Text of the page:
Rather, I would respectfully suggest that both the evangelism and the magisterium obligations of the Catholic university demand – not just allow – engagement; we must, after all, follow in the footsteps of Jesus, and He did not refuse to engage sinners because some might see it as endorsement of sin

Christ suffered the unclean to touch Him; invited sinners to break bread with him; even, as the five times married woman at the well, to question Him. And to those who cried scandal, who challenged Him about the appearances of it all, who called upon Him to be concerned about what people would think, Christ did not back away: “Does the well man have need of the physician?” He suffered sinners to come to Him where they saw the truth and were saved. Is the Catholic university to do less?

And it is not enough to say that the sick He cured, the unclean He touched, the sinners He engaged, had come already to believe, for the woman at the well had not. More importantly, even were it true, the question would remain: How did they come to believe? And the answer is both clear and on point: they came to believe because He came to them; He was among them, present to them and their needs – and their doubts – showing them the way. Should the University named in honor of His mother do less?

In short, I believe that everyone ought be welcome at a university, even (or, more precisely, especially) a Catholic university, because we have a special obligation to confront – to engage. The American Bishops have placed on all the Church’s institutions an obligation to make clear the Church’s social teachings. And truth is taught, at least in part, by examination of error. Just as light shines brightest when contrasted to the dark, the Light of the Word is made clear when set in contrast to erroneous views. But given the intensity of the criticism, I am left to wonder if the critics have actually read what Jenkins so carefully wrote, for setting those objectionable themes in the context of Catholic teaching is precisely what he proposes.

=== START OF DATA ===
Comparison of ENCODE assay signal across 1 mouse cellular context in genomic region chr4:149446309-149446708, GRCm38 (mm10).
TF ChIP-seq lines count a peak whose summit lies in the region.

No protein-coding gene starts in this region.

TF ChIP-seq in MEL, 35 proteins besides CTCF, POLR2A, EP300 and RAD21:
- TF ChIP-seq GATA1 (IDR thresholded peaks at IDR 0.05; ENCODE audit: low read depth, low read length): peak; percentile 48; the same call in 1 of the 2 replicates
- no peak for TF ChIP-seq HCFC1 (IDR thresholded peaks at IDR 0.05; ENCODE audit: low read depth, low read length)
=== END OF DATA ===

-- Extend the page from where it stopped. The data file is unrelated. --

We have a message, and it is joyous. We should proclaim it, indeed, sing it – and not just to ourselves as in the shower, but to the world. And if the University’s response here, precisely tailored to engage the errors of the world in the context of Catholic teachings, is not satisfactory, then nothing would be – short of abject abandonment of our role in the evangelical tradition, our prophetic mission, to present the truth of the Resurrection of Christ, both God and man, to the world, so that the world may see and believe, rather than cowering behind the stone, shielding under the bushel the full majesty of that which we believe.

Be not afraid, for Christ’s sake.

Thomas P. Carney, JralumnusClass of 1967April 13